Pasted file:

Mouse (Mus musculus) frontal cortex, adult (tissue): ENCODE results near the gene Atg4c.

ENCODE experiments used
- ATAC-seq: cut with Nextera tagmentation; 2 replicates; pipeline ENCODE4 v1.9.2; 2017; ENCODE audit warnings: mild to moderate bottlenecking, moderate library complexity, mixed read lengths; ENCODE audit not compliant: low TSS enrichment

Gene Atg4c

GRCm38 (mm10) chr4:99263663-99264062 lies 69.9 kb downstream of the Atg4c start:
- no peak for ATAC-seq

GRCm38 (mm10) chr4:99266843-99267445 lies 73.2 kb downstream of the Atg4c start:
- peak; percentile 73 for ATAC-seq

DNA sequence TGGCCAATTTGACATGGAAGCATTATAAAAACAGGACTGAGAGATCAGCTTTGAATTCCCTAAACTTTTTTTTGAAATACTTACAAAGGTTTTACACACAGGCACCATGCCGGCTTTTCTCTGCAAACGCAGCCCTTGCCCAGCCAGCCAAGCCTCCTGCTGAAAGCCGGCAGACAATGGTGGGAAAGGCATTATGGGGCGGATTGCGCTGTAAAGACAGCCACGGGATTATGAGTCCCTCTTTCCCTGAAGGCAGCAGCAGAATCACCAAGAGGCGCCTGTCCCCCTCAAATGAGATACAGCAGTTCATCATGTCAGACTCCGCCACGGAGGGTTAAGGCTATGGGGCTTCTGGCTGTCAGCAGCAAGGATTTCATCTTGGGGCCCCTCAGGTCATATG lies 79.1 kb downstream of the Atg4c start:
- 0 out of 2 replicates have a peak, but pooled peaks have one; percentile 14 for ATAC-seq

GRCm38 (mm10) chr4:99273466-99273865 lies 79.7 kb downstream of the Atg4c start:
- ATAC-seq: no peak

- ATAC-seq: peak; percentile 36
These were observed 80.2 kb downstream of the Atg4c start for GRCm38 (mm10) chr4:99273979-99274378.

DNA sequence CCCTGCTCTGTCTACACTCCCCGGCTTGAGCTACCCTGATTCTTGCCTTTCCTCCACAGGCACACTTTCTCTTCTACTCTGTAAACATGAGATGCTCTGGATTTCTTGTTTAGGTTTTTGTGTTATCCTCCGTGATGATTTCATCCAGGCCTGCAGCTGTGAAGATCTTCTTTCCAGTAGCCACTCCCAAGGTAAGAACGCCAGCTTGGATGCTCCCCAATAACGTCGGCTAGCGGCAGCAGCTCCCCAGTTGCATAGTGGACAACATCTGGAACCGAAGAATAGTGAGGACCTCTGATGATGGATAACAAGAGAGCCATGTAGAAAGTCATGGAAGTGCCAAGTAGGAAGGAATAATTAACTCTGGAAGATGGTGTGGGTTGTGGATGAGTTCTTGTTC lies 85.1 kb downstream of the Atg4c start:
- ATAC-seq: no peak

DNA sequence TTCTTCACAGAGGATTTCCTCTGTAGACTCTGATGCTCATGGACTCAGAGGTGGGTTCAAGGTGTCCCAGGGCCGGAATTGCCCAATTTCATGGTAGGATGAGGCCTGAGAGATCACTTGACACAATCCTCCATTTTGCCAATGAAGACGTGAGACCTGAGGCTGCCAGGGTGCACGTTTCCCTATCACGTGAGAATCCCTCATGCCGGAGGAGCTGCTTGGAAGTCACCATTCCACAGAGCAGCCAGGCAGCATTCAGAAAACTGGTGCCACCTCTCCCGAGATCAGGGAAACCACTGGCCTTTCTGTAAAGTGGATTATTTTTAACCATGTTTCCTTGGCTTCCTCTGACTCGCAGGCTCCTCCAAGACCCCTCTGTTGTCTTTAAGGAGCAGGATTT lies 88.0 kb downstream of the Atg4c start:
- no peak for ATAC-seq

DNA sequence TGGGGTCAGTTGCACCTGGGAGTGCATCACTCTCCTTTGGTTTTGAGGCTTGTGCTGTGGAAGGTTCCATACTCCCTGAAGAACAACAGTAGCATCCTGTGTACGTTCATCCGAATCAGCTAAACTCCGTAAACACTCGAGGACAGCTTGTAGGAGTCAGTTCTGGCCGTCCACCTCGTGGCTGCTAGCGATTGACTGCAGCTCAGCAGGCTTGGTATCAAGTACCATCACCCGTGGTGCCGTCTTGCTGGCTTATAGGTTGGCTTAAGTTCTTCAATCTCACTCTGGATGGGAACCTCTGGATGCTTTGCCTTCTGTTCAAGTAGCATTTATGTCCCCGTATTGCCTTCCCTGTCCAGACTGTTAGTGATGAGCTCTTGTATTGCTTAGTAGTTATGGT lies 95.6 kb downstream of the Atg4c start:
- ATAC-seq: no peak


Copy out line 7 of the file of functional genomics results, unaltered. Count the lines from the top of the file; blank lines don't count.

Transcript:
GRCm38 (mm10) chr4:99266843-99267445 lies 73.2 kb downstream of the Atg4c start: